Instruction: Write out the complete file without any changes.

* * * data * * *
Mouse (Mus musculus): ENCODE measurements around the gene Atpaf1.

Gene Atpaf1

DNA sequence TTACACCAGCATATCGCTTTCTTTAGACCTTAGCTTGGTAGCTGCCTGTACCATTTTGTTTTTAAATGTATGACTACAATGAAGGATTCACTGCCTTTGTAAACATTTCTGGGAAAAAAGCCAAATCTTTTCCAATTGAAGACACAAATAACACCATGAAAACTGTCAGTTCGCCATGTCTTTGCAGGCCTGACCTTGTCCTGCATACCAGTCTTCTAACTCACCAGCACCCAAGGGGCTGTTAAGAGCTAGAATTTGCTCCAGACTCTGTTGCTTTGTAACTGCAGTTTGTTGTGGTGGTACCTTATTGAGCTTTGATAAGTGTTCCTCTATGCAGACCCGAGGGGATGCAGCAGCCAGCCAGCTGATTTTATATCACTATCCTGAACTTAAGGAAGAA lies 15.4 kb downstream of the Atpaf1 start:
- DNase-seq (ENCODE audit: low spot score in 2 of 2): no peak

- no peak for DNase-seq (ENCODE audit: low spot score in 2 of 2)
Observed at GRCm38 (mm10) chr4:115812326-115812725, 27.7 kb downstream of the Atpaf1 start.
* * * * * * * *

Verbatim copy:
Mouse (Mus musculus): ENCODE measurements around the gene Atpaf1.

Gene Atpaf1

DNA sequence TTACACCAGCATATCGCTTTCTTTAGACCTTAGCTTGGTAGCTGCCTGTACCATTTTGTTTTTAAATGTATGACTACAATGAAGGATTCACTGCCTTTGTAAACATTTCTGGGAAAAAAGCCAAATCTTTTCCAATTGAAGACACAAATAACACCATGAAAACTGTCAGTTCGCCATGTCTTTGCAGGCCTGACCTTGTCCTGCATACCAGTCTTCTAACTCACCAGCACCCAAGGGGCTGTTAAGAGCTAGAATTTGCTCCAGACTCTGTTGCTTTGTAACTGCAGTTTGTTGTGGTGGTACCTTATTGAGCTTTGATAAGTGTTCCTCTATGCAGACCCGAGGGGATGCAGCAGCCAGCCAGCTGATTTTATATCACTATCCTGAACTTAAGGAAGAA lies 15.4 kb downstream of the Atpaf1 start:
- DNase-seq (ENCODE audit: low spot score in 2 of 2): no peak

- no peak for DNase-seq (ENCODE audit: low spot score in 2 of 2)
Observed at GRCm38 (mm10) chr4:115812326-115812725, 27.7 kb downstream of the Atpaf1 start.